Two deadly crashes within five months have left Boeing in a serious legal and financial predicament

Two deadly crashes within five months have left Boeing in a serious legal and financial predicament, due in part to the design of the Boeing 737 Max 8 passenger jet. Introduced in 2017, the Boeing 737 Max 8 was originally intended as part of a series of newer models that would eventually replace several older 737 models. It’s larger size was implemented so that the Max could be the answer to Boeing’s corporate rival, Airbus.

Concerns surrounding the 737 Max 8 stem from the fact that its design is built upon the original 737 introduced in 1967. Rather than create new plane designs from scratch, Boeing instead chooses to update on previous designs; though this proved to be more efficient in both production and cost, it would later prove to have severe safety ramifications.

The first crash, which occurred in October 2018, resulted in the deaths of all 189 passengers and crew on board. The was the first major incident involving an aircraft model from the 737 Max series. Ethiopian Airlines Flight 302 was the second major accident which occurred in March 2019. Again, all passengers were killed as a result of the accident. Investigations have reported a major similarity among the two accidents being a faulty automated design system called MCAS that pushes the plane’s nose down in order to stabilize it. A 737 Max has larger engines than the traditional 737 model and as a result is known to stall in some conditions; while the system was intended to help the planes avoid stalling, it was later found that this system may have actually helped to cause the accidents.

Issues with the 737 design can also be attributed to what can only be described as a stretched design. As it is larger than a normal 737 model, Problems also arise from the fact that the model lacks proper safety precautions included in most other modern plane designs. The company, which is known to have a close relationship with the Federal Aviation Administration (FAA), often takes over regulatory responsibilities from the administration itself, thus allowing itself to regulate its own flight systems. As a result of this, the US Department of Transportation as well as the US Department of Justice have both begun investigations into the relationship between the FAA and Boeing.

Improper training could also be a major cause of these incidents. As these planes were all part of the same series, pilots were never required by the FAA to undergo new training should they move from one 737 model to the next. According to reports, some pilots had no knowledge that the anti-stalling system was active as it was omitted from its training materials, and therefore would likely employ their own countermeasures if they found themselves dealing with a stalling engine. Though the investigation is still ongoing, it is thought that conflicting countermeasures could have resulted in the accidents.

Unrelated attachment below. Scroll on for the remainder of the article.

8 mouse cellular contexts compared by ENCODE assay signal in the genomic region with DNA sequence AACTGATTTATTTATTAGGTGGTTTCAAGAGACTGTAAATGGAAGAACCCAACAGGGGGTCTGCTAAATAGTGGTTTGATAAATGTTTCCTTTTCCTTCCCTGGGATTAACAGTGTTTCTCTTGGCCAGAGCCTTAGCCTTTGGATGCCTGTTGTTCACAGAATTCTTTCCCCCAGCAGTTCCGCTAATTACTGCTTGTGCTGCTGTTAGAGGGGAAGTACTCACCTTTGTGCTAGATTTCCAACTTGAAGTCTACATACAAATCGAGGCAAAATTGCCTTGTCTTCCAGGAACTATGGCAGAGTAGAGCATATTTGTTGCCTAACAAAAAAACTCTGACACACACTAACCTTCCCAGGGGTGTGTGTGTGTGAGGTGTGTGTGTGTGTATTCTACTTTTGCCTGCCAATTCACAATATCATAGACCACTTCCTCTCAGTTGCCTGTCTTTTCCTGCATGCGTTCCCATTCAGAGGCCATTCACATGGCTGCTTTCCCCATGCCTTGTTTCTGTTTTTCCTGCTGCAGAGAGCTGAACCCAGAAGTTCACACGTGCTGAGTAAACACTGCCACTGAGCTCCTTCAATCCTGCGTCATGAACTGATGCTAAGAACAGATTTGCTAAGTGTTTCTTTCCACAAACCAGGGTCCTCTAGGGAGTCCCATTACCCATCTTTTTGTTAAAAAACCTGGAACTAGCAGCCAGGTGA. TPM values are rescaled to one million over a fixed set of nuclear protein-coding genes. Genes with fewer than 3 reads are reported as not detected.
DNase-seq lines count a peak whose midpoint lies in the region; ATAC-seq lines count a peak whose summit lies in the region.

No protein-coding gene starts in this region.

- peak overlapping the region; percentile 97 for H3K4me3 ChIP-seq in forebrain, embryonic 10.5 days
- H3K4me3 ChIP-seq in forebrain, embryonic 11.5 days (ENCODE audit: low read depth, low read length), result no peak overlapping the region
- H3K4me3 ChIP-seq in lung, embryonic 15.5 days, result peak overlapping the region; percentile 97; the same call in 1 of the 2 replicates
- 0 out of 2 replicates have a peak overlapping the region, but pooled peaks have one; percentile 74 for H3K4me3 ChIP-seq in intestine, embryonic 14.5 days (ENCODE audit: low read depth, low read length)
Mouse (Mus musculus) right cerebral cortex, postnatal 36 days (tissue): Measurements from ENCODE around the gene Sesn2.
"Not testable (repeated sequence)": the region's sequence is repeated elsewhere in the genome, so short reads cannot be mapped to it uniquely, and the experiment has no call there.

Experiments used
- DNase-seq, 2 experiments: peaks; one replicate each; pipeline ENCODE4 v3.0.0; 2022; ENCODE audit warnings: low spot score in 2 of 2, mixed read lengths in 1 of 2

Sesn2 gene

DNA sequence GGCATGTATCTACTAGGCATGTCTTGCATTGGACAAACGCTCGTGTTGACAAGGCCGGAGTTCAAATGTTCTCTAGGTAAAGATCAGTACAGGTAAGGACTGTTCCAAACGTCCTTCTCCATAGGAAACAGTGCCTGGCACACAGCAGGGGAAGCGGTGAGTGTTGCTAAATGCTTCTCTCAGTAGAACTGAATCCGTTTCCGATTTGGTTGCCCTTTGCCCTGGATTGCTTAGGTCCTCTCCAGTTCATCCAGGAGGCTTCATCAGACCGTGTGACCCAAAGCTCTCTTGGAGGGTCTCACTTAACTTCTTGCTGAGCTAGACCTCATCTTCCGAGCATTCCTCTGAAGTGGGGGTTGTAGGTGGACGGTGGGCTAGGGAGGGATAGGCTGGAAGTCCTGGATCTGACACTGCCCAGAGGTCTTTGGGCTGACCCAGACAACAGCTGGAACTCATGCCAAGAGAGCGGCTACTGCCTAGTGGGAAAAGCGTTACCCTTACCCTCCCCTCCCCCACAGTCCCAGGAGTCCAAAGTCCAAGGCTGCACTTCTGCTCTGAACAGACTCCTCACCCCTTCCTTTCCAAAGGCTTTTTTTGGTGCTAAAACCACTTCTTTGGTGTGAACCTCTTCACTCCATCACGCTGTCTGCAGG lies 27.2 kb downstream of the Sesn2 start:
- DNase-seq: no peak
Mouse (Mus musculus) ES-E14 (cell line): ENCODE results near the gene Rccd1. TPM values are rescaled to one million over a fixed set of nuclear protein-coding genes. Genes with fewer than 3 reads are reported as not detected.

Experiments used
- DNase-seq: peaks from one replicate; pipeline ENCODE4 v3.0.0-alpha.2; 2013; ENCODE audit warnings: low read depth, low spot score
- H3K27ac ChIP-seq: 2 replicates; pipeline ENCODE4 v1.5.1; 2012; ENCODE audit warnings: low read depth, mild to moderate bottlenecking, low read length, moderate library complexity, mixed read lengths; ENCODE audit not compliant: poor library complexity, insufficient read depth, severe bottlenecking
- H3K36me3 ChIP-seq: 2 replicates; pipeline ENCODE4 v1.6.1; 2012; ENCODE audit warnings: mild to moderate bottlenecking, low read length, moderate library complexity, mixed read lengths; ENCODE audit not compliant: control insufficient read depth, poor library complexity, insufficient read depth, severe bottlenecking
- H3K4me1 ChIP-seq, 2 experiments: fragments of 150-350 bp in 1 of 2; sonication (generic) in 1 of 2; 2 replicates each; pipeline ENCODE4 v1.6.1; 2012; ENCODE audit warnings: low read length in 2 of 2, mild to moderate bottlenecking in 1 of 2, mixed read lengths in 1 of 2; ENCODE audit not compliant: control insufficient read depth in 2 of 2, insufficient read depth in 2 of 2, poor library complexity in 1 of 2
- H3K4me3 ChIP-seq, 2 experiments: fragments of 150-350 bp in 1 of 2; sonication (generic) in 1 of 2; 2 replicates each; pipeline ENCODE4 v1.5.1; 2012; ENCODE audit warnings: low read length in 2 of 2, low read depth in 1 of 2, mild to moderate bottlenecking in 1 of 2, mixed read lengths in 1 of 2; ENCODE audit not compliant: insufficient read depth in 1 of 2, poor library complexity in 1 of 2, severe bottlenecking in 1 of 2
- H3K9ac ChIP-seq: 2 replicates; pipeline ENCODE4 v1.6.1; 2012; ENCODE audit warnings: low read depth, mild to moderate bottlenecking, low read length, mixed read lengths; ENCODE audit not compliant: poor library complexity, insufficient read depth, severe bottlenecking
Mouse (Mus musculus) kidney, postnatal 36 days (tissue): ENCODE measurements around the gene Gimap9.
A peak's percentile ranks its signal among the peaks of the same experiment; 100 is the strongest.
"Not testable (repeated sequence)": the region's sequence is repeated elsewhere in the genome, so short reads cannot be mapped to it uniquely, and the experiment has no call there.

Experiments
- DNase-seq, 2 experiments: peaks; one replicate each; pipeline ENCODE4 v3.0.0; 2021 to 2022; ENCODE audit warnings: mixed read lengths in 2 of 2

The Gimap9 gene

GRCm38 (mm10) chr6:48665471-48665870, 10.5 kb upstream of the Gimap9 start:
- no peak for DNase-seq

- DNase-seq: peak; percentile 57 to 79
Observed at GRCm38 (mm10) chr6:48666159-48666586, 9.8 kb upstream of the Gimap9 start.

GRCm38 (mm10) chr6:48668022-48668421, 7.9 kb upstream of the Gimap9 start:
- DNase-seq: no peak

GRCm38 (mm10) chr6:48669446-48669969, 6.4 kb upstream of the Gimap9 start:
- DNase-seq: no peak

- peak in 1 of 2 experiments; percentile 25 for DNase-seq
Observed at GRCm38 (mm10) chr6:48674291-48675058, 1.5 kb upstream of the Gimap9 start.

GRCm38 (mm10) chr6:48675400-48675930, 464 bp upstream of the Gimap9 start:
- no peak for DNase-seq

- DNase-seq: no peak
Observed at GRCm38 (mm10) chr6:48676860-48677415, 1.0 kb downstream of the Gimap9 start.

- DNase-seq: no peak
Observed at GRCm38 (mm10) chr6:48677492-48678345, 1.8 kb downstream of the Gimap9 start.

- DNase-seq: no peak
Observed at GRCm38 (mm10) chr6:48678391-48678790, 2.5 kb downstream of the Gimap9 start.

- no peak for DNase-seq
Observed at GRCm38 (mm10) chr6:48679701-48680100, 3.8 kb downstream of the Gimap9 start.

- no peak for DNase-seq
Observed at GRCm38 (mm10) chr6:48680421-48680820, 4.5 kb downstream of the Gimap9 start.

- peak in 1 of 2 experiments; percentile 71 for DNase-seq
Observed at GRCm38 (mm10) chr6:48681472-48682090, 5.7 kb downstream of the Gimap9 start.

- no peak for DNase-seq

In regards to the March 2019 crash, investigators in Ethiopia found that the pilots implemented the recommended process to disengage the Anti-Stalling system; despite this, they could not prevent the crash from occurring. Key figures from Boeing have stated that MCAS did in fact play a role in the resulting accidents. The system was made to rely on a single censor, as the use of multiple censors was thought to read conflicting information and thus would struggle to know what information was accurate—despite other flight systems usually implementing multiple censors. Investigators believe the system to have malfunctioned and tilted a tail flap forward, which resulted in the plane plunging forward before the pilot could have reacted accordingly. It is believed that the pilots cut power to the stabilizer’s motor thinking it would grant them more control.

The 737 Max was known to lack many modern safety features, among them an automatic preflight checklist implemented in previous Boeing 737 models. 737 Max pilots would be required to complete these checklists manually, increasing the likelihood of overlooking a faulty system. Another system that is lacking in a 737 Max would alert pilots to potentially hazardous flight conditions and instructs them and how to proceed. The reason for these omissions is thought to be in connection to further pilot training; should these systems have been implemented, it likely would have required new training to take place.

Following these instances, all models of the 737 Max 8 have been grounded indefinitely as ordered by several transit authorities globally. The mass grounding, as well as the resulting delay in production and delivery of new planes, is proving to be a major setback for Boeing. In order to rectify the issue, Boeing has recently begun working on a software update for the MCAS; however, an unexpected delay in this update has extended the grounding period for at least several more weeks.

The families of the victims have all begun to pursue legal action against Boeing. This, along with the grounding and production delay of 737 Max models and several federal investigations, could eventually prove severely consequential for the company as a whole.

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